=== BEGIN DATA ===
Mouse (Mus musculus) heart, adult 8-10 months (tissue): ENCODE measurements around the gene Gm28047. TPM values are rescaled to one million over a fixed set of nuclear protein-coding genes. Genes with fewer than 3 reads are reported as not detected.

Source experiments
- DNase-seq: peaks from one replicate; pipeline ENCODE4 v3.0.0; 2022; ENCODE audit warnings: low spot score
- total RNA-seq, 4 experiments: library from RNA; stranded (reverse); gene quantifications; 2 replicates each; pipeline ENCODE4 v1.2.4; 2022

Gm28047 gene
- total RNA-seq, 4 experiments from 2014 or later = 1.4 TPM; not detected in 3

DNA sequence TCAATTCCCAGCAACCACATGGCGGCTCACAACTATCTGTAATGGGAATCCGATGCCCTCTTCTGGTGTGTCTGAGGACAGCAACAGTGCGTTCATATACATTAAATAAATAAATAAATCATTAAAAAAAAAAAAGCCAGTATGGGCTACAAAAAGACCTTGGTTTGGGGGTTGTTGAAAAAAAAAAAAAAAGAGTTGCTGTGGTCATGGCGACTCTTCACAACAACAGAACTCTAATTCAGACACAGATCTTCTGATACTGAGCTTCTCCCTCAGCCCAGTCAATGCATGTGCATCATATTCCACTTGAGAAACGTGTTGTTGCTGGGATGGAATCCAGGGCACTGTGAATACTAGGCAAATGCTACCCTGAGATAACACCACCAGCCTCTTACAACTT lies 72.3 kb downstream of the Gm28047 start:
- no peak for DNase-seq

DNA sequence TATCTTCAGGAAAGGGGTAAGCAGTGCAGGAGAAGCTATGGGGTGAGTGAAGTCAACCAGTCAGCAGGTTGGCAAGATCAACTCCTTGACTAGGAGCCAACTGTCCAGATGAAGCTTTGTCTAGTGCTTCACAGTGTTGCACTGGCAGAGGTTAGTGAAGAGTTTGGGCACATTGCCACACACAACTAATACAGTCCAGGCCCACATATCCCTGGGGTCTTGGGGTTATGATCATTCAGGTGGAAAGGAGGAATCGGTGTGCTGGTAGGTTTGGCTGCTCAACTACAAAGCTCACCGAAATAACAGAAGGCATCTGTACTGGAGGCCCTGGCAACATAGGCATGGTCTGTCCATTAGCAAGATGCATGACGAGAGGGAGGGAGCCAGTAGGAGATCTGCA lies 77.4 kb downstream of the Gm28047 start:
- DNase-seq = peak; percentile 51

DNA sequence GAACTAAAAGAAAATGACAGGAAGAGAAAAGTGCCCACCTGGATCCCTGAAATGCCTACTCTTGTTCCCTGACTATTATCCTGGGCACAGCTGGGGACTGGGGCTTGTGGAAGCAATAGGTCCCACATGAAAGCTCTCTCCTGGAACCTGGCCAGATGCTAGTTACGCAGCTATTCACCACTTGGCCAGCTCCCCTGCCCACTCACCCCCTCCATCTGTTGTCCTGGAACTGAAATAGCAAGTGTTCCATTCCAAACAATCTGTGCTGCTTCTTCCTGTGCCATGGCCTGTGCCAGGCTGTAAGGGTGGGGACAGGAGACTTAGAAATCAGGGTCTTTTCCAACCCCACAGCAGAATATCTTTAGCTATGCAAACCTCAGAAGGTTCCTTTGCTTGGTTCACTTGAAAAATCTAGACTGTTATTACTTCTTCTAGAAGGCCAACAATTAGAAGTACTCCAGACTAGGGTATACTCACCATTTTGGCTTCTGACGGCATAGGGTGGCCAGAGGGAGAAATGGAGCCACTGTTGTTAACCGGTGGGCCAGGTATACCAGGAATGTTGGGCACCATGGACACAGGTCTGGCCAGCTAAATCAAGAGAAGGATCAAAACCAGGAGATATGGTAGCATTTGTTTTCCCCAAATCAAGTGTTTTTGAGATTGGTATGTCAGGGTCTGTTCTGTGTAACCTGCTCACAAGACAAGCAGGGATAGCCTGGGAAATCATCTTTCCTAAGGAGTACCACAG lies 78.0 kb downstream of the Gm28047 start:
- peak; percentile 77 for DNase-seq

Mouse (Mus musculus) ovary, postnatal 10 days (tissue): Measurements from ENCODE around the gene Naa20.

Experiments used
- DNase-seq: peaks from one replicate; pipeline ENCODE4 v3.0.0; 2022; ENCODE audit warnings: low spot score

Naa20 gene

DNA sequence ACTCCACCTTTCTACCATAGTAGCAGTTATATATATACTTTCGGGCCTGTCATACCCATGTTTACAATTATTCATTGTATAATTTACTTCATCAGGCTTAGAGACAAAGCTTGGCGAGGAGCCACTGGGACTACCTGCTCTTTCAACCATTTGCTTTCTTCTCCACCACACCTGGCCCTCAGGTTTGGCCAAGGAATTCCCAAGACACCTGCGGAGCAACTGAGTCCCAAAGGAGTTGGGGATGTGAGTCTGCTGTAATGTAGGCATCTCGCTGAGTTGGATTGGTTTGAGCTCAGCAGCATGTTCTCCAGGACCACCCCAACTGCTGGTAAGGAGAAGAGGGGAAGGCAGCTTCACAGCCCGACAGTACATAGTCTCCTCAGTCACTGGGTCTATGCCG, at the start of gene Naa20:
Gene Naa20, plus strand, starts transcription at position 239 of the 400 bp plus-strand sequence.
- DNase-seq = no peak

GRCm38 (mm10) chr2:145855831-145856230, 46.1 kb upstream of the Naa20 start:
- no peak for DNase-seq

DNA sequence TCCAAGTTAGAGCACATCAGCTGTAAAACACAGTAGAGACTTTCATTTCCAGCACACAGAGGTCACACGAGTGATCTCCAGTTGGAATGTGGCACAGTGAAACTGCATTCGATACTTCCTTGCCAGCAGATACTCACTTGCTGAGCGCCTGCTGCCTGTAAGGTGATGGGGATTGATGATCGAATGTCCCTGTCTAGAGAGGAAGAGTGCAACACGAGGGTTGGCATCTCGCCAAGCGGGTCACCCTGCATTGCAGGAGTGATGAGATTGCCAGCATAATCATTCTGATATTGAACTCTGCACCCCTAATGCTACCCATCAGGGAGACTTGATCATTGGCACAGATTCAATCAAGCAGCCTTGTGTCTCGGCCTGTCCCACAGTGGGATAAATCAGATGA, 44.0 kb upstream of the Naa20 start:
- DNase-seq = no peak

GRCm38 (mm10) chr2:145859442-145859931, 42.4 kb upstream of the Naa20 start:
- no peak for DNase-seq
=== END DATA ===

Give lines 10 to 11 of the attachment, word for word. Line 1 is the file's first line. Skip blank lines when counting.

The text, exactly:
- DNase-seq = peak; percentile 51

DNA sequence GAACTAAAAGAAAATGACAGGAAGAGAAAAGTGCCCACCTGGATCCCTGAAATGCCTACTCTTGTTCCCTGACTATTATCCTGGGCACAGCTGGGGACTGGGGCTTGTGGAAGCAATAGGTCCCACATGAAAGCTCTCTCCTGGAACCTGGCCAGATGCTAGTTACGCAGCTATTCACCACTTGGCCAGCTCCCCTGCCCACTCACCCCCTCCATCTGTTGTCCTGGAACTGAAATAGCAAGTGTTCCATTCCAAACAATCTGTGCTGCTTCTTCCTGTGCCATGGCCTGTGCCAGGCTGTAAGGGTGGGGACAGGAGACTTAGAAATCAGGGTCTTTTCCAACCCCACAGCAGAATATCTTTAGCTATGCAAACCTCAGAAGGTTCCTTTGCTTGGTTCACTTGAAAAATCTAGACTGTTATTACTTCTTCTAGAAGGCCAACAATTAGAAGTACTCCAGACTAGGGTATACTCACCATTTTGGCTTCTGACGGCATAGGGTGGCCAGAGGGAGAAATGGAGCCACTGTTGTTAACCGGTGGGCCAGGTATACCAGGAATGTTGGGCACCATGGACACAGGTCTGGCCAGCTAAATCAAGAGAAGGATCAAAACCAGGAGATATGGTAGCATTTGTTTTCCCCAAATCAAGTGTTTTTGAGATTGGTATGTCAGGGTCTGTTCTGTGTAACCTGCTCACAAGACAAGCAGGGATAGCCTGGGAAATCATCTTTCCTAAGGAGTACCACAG lies 78.0 kb downstream of the Gm28047 start: